Protest, rallies draw crowds at Longwood, downtown
Published 8:34 pm Saturday, February 4, 2017
Longwood University students and some faculty members joined members of the Farmville community Friday and Saturday in two separate rallies showing their disdain for President Donald Trump’s executive order temporarily banning those traveling to the United States from seven predominantly Muslim nations.
While the Friday rally centered on solidarity, support and reassurance, according to event organizers, Saturday’s more directly addressed Trump’s order.
Around 40 Longwood University students, faculty and staff gathered on campus Friday to march in support of those affected by the ban.
The march was initiated by the Citizen Leadership and Social Justice Education groups at Longwood in collaboration with other student groups. Despite the chilly air, dozens of protesters gathered to march.
On Saturday, the crowd grew to more than 50 people, all of whom gathered on the lawn of the Prince Edward County Courthouse in downtown Farmville, protesting against what those carrying signs cited as fear and hatred across the country.
The rally was organized by the College Democrats and the Hispanic-Latino Association at Longwood. Joseph Hyman, president of the College Democrats at Longwood, said the organizers reached out to groups across the community to join the Longwood students.
“We reached out to church organizations, the NAACP; we reached out all over the place,” Hyman said. “We wanted to get the community out here and show their support for this movement against Donald Trump’s executive order,” he said Saturday.
People of all ages attended the rally, from one to 70. Many brought homemade signs, while others toted provided signs or created their own from blank poster board available at the site.
Protesters chanted “No Trump! No KKK! No Fascist USA!” as well as “Tell me what democracy looks like! This is what democracy looks like!”
Irene Thornton, a sophomore at Fuqua School, attended the protest with her mother, Saranna.
“I think it’s important to let people know that everyone is an immigrant,” Irene said. “So, when you try to ban the immigrants, you’re banning what America’s made of.”
“In economics, one of the things we know is the great ideas and the great work effort immigrants bring to the country,” said Saranna, an economics professor at Hampden-Sydney College. “For a president who wants to increase economic growth, you should welcome immigrants.”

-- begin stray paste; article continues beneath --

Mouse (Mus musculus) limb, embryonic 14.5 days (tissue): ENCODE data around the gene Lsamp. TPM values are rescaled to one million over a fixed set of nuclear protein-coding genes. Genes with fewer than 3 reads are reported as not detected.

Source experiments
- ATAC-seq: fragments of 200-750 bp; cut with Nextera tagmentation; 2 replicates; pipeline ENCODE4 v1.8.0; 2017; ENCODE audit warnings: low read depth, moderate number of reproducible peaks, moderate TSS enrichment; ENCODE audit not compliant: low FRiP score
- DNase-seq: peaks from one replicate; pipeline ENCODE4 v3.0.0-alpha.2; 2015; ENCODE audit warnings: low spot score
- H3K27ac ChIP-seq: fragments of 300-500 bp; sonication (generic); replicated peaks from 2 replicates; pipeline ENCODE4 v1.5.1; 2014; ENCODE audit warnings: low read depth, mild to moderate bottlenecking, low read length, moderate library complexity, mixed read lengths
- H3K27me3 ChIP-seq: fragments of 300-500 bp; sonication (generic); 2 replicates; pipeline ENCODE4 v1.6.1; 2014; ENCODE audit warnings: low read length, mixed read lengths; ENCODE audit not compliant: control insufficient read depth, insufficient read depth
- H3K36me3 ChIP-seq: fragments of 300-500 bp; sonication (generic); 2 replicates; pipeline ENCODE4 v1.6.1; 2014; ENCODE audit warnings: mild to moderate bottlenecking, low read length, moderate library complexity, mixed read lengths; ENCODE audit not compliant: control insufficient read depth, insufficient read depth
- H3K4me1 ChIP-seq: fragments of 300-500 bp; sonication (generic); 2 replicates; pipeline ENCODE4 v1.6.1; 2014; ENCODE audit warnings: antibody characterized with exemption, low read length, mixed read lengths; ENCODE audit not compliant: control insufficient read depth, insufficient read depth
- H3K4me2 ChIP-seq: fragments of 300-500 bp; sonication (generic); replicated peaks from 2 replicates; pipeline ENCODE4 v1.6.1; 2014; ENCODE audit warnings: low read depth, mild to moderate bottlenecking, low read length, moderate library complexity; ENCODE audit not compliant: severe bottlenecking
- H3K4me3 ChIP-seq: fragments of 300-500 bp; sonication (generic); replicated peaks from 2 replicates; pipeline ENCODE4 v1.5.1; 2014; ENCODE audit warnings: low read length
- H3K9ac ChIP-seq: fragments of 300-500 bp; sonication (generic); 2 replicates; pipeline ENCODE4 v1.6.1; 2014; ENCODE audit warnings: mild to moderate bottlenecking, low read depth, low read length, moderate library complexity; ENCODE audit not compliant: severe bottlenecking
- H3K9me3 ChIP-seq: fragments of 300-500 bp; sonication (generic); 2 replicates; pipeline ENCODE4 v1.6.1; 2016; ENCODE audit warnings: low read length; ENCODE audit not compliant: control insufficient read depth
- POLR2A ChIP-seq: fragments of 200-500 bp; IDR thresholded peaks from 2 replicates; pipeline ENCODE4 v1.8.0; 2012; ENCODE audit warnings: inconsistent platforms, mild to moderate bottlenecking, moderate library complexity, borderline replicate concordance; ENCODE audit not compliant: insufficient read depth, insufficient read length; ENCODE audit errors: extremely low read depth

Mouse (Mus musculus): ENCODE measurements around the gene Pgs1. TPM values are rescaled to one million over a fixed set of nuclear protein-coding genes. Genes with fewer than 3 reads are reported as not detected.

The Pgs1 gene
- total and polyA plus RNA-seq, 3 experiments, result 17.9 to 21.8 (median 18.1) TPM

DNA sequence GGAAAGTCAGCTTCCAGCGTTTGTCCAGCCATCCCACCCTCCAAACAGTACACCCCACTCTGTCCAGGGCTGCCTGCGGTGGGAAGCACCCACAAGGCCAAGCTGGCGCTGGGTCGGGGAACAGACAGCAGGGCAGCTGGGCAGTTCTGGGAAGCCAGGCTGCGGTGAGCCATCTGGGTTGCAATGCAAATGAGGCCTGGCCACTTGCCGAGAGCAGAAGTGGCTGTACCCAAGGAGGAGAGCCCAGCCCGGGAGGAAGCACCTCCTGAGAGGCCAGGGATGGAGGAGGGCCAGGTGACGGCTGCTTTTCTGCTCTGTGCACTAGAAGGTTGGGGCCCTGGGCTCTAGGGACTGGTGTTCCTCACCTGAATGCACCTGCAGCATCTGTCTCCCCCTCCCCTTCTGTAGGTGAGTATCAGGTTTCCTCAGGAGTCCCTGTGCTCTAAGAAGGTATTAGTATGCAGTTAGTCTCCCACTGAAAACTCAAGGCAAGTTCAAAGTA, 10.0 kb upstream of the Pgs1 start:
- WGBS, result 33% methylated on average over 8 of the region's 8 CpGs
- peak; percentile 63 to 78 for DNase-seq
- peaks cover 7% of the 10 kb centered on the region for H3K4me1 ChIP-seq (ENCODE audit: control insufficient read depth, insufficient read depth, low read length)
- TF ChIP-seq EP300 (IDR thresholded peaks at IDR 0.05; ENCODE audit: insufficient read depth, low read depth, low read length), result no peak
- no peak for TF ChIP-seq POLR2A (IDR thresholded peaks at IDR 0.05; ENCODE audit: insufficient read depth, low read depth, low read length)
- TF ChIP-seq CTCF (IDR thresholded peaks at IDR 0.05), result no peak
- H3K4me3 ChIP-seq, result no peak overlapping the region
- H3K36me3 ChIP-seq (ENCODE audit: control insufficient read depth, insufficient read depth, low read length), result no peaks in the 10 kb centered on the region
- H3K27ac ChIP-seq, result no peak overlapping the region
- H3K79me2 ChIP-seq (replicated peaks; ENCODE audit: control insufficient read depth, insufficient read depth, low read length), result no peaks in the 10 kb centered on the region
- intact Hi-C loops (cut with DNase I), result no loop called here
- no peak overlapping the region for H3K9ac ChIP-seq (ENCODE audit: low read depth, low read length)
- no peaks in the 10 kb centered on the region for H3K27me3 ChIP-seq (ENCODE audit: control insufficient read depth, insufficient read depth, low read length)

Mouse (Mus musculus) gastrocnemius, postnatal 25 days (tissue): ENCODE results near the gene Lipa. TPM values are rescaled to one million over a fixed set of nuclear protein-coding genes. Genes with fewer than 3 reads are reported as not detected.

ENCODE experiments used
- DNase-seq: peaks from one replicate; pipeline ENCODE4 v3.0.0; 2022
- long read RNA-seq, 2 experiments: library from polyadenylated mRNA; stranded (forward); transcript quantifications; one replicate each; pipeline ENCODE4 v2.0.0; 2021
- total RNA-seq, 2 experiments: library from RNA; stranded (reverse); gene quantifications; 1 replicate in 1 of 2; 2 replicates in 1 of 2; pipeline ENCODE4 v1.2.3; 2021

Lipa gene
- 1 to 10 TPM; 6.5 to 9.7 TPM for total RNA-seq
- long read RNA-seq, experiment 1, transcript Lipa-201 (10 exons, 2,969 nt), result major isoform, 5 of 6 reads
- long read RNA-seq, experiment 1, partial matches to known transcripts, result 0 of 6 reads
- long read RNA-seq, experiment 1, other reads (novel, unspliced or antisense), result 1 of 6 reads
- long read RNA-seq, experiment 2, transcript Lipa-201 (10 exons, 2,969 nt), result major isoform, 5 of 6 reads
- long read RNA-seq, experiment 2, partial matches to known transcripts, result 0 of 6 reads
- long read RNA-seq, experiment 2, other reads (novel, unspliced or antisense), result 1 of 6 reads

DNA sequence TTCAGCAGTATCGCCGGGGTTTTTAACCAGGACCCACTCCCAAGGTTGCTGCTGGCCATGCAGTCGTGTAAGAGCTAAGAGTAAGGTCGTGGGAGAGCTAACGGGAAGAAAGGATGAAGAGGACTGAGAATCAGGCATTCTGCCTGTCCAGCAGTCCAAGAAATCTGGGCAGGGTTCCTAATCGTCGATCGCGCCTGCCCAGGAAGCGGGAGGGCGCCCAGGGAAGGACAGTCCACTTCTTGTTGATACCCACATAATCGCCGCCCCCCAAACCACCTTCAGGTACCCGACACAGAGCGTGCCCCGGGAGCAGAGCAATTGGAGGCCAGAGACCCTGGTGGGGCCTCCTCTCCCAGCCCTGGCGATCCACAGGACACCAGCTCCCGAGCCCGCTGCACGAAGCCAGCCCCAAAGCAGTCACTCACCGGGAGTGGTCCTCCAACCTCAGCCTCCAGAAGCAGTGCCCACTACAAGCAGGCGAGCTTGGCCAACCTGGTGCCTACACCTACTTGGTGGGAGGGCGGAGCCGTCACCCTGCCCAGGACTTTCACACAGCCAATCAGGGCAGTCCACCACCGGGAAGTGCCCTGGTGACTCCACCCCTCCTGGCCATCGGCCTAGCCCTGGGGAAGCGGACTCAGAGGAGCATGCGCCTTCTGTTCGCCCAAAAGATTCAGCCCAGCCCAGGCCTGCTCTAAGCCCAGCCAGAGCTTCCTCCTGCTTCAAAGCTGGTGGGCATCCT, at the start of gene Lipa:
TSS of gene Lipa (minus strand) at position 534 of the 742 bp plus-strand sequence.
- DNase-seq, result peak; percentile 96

The large crowd was met with at least four people in support of Trump, who stood closer to Main Street, joined by car horns, revving engines and chants from vehicles passing by.
Those supporting the ban arrived at the courthouse around 1 p.m. They included Chris, Diana, Olivia, and Abigail Shores, of Cumberland, who chanted “Build that wall!” and “Make America safe again!”
The Friday march began at the Center for Communication Studies and Theater building on Longwood’s campus. Students and faculty carried signs, chanting, “No hate, no fear, refugees are welcome here!”
The group marched across Longwood’s campus to Beale Plaza, near High Street.
Brenda Pereira, president of the Hispanic and Latino Association at Longwood and a staff member in the Office of Student Diversity, said Friday that something needed to be done.
“Clearly there is an uneasiness; we have international students whom this is personal for, and (the ban) isn’t okay,” Pereira said. “It’s gotten to a point where it’s passed politics to a point where it’s humanity and morality, so we are here to give the students a voice and a platform to show they are against this.”
Jonathan Page, director of student leadership and social justice education at Longwood, said the event was necessary.
“There was just a need,” Page said Friday. “If you look at the (atmosphere) and the feeling that’s been going on across the country and the campus over the last few weeks and months, there’s a tremendous polarization. This (event) was intended to be not a political rally or an anti-anyone rally, but more of a rally of solidarity, support and reassurance that we are one community.”
Both events reportedly ended peacefully with no conflicts.
Hyman said he was very satisfied with the support from the community and was proud of how the event turned out.
“This is what America is all about. It’s about supporting one another and welcoming people into our country,” Hyman said Saturday. “Seeing people out here supporting that, this is why America, in my opinion, is the greatest country in the world.”